April 2014
Volume 55, Issue 13
Free
ARVO Annual Meeting Abstract  |   April 2014
CRX mutations in patients with phenotypes resembling Stargardt disease
Author Affiliations & Notes
  • Yajing Xie
    Opthalmology, Columbia University, New York, NY
  • Stephen H Tsang
    Opthalmology, Columbia University, New York, NY
    Pathology & Cell Biology, Columbia University, New York, NY
  • Carmen Ayuso
    Clinical Genetics, University Hospital Fundación Jiménez Díaz, Madrid, Spain
  • Winston Lee
    Opthalmology, Columbia University, New York, NY
  • Shalini N Jhangiani
    Molecular and Human Genetics, Baylor College of Medicine, Houston, TX
  • Tomasz Gambin
    Molecular and Human Genetics, Baylor College of Medicine, Houston, TX
  • Bo Yuan
    Molecular and Human Genetics, Baylor College of Medicine, Houston, TX
  • James R Lupski
    Molecular and Human Genetics, Baylor College of Medicine, Houston, TX
  • Rando Allikmets
    Opthalmology, Columbia University, New York, NY
    Pathology & Cell Biology, Columbia University, New York, NY
  • Footnotes
    Commercial Relationships Yajing Xie, None; Stephen Tsang, None; Carmen Ayuso, None; Winston Lee, None; Shalini Jhangiani, None; Tomasz Gambin, None; Bo Yuan, None; James Lupski, None; Rando Allikmets, None
  • Footnotes
    Support None
Investigative Ophthalmology & Visual Science April 2014, Vol.55, 3256. doi:https://doi.org/
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    • Get Citation

      Yajing Xie, Stephen H Tsang, Carmen Ayuso, Winston Lee, Shalini N Jhangiani, Tomasz Gambin, Bo Yuan, James R Lupski, Rando Allikmets; CRX mutations in patients with phenotypes resembling Stargardt disease. Invest. Ophthalmol. Vis. Sci. 2014;55(13):3256. doi: https://doi.org/.

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      © ARVO (1962-2015); The Authors (2016-present)

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Abstract

Purpose: To determine the disease-causing genes and mutations in patients with phenotypes resembling Stargardt disease (STGD) but harboring no ABCA4 mutations and to perform detailed analysis of the subpopulation of these patients with CRX mutations.

Methods: Ophthalmic examination, including fundus photography, autofluorescence (AF) imaging, and spectral-domain optical coherence tomography (SD-OCT), was performed on 10 patients from 3 families and 2 sporadic cases. The ABCA4 gene was sequenced in all affected individuals with negative results. Subsequently, affected and unaffected members from each family and sporadic cases were subjected to whole exome sequencing (WES) on Illumina platform. Possibly disease-associated variants were determined by filtering based on minor allele frequency and predicted pathogenicity. Identified CRX variants were verified by Sanger sequencing followed by segregation analysis.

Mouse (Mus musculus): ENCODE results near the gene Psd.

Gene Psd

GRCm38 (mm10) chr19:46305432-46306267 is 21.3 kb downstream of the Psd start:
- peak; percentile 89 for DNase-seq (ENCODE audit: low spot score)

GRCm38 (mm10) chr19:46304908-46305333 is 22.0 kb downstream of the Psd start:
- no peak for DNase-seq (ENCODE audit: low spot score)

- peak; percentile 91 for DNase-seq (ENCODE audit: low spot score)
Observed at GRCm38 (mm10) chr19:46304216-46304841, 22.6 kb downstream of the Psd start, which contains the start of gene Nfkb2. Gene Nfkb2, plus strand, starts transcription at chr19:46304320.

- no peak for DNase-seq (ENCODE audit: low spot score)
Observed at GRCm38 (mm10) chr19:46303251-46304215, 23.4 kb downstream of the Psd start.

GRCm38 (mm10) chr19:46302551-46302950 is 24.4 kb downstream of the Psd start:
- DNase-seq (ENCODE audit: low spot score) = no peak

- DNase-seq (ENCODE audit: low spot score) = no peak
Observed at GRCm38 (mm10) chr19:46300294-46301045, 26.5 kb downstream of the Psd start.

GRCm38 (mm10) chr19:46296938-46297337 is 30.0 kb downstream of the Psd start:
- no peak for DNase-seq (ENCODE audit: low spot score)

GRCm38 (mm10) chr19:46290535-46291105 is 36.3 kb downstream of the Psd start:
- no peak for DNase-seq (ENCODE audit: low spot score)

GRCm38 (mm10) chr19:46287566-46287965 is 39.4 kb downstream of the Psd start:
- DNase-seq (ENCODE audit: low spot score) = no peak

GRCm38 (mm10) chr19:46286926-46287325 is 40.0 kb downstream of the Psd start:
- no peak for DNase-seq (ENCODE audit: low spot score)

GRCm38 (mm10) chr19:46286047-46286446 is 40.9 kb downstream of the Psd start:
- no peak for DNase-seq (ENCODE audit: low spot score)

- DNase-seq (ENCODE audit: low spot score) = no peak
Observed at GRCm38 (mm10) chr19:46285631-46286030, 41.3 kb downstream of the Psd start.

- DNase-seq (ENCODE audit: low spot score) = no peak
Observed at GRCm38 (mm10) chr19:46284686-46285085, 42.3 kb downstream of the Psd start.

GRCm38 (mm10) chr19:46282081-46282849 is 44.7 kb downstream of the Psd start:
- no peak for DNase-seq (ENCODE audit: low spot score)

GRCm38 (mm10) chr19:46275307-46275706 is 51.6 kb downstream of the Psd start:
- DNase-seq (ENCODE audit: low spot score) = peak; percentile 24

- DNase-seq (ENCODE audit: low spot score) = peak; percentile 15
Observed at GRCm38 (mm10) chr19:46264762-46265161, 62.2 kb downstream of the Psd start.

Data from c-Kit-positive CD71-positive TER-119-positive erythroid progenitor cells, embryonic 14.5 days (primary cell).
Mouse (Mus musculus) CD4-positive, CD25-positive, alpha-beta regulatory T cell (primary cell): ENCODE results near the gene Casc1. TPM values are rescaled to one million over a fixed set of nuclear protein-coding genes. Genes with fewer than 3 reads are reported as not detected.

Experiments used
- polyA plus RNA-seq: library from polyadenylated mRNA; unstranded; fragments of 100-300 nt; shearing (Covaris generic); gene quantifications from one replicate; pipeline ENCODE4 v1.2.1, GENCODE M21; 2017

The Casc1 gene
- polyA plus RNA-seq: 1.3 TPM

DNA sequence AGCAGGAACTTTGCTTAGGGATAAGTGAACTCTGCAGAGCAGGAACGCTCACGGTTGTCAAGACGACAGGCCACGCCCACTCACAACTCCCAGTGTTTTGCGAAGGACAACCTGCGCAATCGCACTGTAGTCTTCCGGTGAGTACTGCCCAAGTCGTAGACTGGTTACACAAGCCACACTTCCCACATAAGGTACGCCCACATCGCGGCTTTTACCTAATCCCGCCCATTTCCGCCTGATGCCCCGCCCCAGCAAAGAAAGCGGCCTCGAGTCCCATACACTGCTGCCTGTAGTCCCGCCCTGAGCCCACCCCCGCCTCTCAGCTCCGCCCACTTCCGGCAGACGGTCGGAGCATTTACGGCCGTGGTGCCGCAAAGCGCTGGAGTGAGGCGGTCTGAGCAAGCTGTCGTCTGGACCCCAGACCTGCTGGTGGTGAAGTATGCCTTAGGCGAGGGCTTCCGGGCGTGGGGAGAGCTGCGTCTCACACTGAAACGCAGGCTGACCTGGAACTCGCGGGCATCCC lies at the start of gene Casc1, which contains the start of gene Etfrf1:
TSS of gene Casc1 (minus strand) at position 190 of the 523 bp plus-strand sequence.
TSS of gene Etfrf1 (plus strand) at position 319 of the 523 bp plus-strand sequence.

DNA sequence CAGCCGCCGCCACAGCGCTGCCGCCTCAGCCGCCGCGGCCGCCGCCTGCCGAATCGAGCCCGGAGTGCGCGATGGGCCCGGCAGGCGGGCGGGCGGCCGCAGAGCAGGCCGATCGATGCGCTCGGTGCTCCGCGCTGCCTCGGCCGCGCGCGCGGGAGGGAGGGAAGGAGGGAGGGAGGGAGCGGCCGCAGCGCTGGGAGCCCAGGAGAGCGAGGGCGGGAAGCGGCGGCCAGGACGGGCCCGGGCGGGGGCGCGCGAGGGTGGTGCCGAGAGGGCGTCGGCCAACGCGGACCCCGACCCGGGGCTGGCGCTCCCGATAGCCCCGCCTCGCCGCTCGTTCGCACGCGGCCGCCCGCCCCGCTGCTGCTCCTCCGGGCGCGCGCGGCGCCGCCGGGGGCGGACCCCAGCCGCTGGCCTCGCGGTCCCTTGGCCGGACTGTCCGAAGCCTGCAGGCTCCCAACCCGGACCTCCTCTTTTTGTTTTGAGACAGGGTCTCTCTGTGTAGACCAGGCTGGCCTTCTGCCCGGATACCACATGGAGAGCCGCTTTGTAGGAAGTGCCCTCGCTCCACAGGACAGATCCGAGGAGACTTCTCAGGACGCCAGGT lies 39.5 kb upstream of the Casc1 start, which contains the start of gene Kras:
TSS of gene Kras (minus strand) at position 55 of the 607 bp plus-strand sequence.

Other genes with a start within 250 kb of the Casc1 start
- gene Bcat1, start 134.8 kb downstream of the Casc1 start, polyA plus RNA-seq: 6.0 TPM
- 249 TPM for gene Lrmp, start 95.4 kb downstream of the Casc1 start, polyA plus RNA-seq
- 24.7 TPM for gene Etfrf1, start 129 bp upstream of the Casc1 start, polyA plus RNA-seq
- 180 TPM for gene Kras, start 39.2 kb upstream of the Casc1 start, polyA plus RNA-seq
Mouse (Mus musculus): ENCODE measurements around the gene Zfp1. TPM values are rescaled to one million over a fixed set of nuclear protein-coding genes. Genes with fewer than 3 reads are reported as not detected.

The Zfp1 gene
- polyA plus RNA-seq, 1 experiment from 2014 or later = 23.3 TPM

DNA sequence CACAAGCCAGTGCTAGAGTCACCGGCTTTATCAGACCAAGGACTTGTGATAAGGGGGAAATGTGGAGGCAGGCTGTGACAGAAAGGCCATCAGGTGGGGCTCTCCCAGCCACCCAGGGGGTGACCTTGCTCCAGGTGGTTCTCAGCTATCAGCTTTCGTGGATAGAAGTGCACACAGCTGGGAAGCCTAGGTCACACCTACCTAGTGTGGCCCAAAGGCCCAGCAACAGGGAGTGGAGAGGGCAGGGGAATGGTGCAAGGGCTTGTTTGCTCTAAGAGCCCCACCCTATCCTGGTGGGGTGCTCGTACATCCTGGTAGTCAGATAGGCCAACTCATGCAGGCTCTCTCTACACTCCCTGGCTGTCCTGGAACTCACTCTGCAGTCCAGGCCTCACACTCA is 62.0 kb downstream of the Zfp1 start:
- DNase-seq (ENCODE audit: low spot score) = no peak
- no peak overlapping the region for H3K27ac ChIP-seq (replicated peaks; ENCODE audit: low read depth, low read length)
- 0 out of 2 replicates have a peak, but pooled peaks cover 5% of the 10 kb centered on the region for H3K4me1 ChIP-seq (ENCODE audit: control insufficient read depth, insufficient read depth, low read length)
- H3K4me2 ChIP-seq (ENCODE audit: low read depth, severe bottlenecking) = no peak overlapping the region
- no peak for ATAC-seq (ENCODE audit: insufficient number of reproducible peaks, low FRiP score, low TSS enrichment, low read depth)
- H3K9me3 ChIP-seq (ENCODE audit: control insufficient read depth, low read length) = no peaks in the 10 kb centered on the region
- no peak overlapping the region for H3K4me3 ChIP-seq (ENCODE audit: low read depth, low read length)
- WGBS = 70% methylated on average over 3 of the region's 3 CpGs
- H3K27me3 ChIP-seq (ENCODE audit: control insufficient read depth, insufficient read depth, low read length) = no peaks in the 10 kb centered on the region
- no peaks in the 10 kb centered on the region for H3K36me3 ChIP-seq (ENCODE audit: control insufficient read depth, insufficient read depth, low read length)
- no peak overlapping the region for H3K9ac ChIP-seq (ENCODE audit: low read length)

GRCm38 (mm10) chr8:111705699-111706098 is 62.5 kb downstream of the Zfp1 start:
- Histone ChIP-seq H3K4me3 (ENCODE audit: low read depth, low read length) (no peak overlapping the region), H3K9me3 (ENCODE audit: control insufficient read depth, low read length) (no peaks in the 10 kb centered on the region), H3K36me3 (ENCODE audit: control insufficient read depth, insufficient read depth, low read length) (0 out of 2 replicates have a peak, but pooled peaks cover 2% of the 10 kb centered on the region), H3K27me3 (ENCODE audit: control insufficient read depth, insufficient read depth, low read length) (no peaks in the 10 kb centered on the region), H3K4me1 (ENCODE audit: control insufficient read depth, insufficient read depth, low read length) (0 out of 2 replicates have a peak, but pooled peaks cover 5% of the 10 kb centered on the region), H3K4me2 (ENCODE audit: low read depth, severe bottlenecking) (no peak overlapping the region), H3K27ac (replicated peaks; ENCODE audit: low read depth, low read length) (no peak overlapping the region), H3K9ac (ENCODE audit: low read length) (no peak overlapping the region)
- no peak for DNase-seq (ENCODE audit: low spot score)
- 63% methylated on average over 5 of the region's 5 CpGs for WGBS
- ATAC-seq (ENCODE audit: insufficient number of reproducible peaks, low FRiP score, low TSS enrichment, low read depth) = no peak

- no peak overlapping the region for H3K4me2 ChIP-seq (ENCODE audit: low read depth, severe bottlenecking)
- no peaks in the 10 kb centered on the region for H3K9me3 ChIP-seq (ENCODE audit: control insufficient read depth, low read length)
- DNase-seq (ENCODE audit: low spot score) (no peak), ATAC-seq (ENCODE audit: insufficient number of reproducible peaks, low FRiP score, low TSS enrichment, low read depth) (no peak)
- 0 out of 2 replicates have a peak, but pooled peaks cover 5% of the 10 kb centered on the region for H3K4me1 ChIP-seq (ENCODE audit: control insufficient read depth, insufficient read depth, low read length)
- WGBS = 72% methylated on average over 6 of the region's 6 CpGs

Results: Ophthalmological findings included central continuous macular atrophy in a bull’s eye pattern and high density AF rings surrounding the atrophic area, consistent with the phenotypes most often associated with ABCA4 mutations. While no ABCA4 mutations were detected in any patient, the WES analysis identified 3 new deleterious CRX mutations, p.S150*, p.D219fs, p.Y221fs, and 2 missense variants, R41W and p.G122D, which had been associated with a retinal disease before. The CRX variants segregated with the disease in 2/3 families when allowing for incomplete penetrance. In one family the previously described as pathogenic CRX variant p.G122D did not segregate with the disease and PRPF31 was identified as the likely causal gene in this family instead. Altogether, 4/5 CRX variants were considered disease-causing in this study.

Conclusions: Mutations in CRX are not infrequent in patients presenting with phenotypes usually associated with ABCA4 mutations, such as STGD and Bull’s Eye Maculopathy. Incomplete penetrance and co-segregation with variants in other candidate genes highlight the complex inheritance pattern associated with CRX variation and the need for careful analysis of causality in retinal diseases.

Keywords: 539 genetics • 537 gene screening • 696 retinal degenerations: hereditary  
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